More than half of the £111 million earmarked for tripling the number of traineeships last year was handed back to the Treasury.
The Department for Education had to surrender £65 million of the pot due to several delays in running a procurement to increase training provider capacity to deliver the pre-employment programme.
Experts have expressed concern at the wasted money during a time of national skills shortages but say they are not surprised, as government officials failed to match the scale or urgency of the challenge.
They also believe other paid employment schemes, such as Kickstart, would have displaced many traineeship opportunities.
The DfE said its spending on traineeships is demand led and it is “right” that any underspend is returned to the Treasury.
Chancellor Rishi Sunak’s Plan for Jobs provided £111 million for up to 36,700 traineeships in 2020/21, including paying employers £1,000 for providing work placements for trainees. His goal was to triple the number of starts on the pre-employment programme after 14,900 were achieved in 2019/20.
But official DfE data shows that only 17,400 starts were achieved in 2020/21 – 47 per cent of the target.
Plans to rapidly grow traineeship numbers were scuppered by various delays to tenders intended to expand the provider-base – an issue that FE Week understands personally “annoyed” Sunak.
Skills minister Alex Burghart revealed the £65 million underspend last Friday in answer to a parliamentary question from Labour’s shadow skills minister Toby Perkins.
“This was because of the time involved in running a procurement to increase training provider capacity and the lag between providers developing their offer and engaging with potential employers and young people to mobilise delivery,” Burghart said.
He added: “As is usual practice, any underspends in overall departmental budgets by the end of the financial year are first returned to Treasury.”
The DfE would not say whether it fought the DfE to keep the funding and repurpose it to other skills training funding schemes.
Stephen Evans, the chief executive of policy and research organisation the Learning and Work Institute, said many young people can benefit from a traineeship “so any wasted money represents a wasted opportunity”.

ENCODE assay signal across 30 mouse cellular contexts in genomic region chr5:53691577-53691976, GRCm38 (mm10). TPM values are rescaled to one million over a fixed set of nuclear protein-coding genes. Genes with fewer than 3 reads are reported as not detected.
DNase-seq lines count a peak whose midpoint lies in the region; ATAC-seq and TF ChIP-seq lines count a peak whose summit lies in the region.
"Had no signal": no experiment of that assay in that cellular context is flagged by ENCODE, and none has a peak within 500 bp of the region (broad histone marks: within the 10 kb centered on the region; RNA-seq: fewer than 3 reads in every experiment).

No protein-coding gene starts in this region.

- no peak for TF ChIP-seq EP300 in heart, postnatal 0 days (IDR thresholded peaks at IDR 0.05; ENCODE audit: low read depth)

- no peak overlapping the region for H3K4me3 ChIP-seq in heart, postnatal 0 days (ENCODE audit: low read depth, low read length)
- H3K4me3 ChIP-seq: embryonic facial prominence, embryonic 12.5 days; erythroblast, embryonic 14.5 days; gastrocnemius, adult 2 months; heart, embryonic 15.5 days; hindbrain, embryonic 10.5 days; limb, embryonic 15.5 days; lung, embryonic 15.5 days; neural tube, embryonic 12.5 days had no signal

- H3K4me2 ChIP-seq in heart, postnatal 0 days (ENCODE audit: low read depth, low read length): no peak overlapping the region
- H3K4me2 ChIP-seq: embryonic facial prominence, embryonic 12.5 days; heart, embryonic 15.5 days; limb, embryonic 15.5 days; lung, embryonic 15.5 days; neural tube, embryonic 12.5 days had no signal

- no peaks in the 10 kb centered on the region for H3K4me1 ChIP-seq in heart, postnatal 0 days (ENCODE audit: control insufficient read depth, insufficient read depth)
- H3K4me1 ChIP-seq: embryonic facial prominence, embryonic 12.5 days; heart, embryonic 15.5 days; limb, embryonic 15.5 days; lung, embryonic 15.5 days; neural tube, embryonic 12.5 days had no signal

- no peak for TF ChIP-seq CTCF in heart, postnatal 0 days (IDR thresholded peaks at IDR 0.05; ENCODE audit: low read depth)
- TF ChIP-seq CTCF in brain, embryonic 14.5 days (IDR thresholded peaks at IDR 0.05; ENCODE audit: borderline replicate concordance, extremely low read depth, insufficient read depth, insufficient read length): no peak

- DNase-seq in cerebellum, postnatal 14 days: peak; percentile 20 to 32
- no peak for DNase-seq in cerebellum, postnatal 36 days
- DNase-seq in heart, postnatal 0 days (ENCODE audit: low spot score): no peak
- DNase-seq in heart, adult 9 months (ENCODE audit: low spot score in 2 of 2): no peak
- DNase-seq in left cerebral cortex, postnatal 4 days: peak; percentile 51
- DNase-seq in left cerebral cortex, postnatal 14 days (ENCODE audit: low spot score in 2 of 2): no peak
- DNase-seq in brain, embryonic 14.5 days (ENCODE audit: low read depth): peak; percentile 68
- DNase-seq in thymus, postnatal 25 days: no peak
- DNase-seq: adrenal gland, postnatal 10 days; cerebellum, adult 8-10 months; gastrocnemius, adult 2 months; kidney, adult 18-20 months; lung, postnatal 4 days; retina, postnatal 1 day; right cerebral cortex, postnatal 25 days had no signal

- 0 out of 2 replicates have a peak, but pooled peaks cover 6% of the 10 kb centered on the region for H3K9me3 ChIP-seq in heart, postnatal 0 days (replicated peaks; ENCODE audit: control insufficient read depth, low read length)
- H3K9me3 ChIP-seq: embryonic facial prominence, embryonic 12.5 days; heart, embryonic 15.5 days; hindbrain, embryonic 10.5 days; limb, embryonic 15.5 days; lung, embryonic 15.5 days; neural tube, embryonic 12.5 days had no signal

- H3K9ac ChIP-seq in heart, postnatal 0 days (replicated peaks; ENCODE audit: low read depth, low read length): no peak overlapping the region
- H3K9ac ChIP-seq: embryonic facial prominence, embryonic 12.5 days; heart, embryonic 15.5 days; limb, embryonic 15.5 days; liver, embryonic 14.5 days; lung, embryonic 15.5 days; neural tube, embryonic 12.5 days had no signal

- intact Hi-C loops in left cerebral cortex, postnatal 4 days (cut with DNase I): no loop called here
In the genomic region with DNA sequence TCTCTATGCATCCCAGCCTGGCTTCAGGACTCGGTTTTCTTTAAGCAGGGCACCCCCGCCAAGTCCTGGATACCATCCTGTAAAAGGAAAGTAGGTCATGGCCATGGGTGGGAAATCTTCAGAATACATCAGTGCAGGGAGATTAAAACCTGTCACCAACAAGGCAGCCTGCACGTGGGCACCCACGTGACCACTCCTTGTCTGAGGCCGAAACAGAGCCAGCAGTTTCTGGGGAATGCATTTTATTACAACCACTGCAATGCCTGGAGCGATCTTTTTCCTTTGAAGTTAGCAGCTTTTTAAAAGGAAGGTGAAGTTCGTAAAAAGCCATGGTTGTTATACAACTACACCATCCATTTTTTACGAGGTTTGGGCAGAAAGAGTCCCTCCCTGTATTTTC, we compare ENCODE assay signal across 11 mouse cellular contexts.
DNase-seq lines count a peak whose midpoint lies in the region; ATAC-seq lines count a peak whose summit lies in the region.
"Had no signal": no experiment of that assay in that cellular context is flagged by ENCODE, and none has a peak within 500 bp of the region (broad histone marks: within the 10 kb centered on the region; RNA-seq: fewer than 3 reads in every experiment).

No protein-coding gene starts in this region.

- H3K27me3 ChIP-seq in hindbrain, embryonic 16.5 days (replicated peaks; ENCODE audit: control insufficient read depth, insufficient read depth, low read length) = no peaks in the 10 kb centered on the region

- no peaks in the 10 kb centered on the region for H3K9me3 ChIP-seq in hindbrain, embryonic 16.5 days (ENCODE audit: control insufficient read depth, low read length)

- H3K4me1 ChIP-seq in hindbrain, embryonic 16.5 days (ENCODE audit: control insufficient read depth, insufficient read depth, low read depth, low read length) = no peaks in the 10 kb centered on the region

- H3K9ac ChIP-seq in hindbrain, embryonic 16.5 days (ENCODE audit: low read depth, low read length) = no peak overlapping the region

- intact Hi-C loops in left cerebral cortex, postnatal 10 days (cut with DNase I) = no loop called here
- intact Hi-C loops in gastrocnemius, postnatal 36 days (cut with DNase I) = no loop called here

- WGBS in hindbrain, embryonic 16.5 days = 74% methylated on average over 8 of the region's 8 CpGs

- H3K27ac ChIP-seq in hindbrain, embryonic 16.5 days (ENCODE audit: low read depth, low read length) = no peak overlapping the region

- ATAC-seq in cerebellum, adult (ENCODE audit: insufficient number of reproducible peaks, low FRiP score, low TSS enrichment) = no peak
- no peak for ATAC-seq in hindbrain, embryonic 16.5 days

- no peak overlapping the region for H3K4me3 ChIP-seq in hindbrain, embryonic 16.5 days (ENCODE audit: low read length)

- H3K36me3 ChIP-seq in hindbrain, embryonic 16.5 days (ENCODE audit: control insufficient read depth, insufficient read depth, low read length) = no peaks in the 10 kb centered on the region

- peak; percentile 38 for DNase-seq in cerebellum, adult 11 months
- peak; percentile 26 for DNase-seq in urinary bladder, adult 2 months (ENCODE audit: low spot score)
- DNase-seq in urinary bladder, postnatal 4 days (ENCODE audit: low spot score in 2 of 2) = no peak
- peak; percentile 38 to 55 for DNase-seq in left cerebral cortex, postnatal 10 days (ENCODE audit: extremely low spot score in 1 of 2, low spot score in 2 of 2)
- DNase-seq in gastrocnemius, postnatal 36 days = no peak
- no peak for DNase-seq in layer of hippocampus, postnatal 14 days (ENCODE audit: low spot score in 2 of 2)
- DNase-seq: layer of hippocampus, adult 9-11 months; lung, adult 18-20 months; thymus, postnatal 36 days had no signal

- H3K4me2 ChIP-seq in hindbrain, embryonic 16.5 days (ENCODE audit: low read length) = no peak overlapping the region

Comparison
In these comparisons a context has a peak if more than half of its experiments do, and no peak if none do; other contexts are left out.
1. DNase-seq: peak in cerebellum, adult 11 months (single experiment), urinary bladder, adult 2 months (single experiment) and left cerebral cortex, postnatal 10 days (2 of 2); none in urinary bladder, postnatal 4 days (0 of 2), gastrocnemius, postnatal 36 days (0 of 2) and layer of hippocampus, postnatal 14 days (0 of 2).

“It is in part the consequence of an approach characterised by procurement delays and not matching the scale or urgency of the challenge,” he added. “The government must learn lessons from this for its planned future expansion of traineeships and create a more joined-up offer for young people and employers.”
Perkins told FE Week that the £65 million underspend shows the government “is failing to secure the training opportunities young people, adults seeking to retrain and those furthest from the labour market need at a time of national skills shortages.
“Labour warned that there would be limited appetite for unpaid traineeship posts. That’s why we urged the government to invest in supporting more employers, especially small and medium-sized businesses, to take on apprentices with a wage subsidy that could have created 100,000 new opportunities for young people this year,” he said.
A £65 million tender to expand the capacity and number of training providers delivering traineeships to 19- to 24-year-olds was originally planned to get under way in summer 2020 but didn’t conclude until February 2021.
Another procurement for expanding the 16-to-18 traineeship provider base was also not launched until September 2021. Up to £30 million was available but FE Week understands only £13.7 million has been allocated.
Some providers that have delivered traineeships since their launch in 2013, such as Babington, missed out on funding in the 19-to-24 tender.
Babington’s chief executive, David Marsh, said he was “really disappointed” to hear of the significant underspend. “Hopefully this will be better recognised in future procurement exercises so we don’t frustratingly end up with this scenario again,” he added.
Jane Hickie, chief executive of the Association of Employment and Learning Providers, said: “It’s concerning, but not surprising to see an underspend in the traineeships budget for 2020/2021, particularly given that independent providers were only able to deliver 16-to-18 traineeships from late last year.
“The lack of learner incentive means that traineeships are currently limited to those willing and able to take on an unpaid placement. A government-funded subsidy would undoubtedly drive up participation and help the government to meet their targets.”
Ministers hope to achieve 43,000 starts on the traineeships scheme in 2021/22 after investing an additional £126 million.
DfE data published on Thursday showed there were 5,600 traineeship starts recorded between August and October 2021 – a five per cent fall on the 5,900 recorded for the same period in 2020, and a two per cent drop on the 5,700 reported in 2019.
The DfE said it could not comment on whether it anticipates a further underspend to the traineeships budget in 2021/22.